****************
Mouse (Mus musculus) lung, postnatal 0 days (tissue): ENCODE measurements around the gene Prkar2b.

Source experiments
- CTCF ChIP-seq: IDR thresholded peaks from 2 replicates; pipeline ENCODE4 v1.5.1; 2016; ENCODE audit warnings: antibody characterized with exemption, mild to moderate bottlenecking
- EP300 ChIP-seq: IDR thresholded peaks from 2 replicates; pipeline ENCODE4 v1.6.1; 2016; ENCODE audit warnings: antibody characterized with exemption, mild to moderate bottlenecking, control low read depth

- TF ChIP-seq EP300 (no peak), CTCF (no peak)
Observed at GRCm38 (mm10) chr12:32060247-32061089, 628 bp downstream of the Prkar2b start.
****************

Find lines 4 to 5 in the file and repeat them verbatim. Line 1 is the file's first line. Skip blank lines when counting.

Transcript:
- EP300 ChIP-seq: IDR thresholded peaks from 2 replicates; pipeline ENCODE4 v1.6.1; 2016; ENCODE audit warnings: antibody characterized with exemption, mild to moderate bottlenecking, control low read depth

- TF ChIP-seq EP300 (no peak), CTCF (no peak)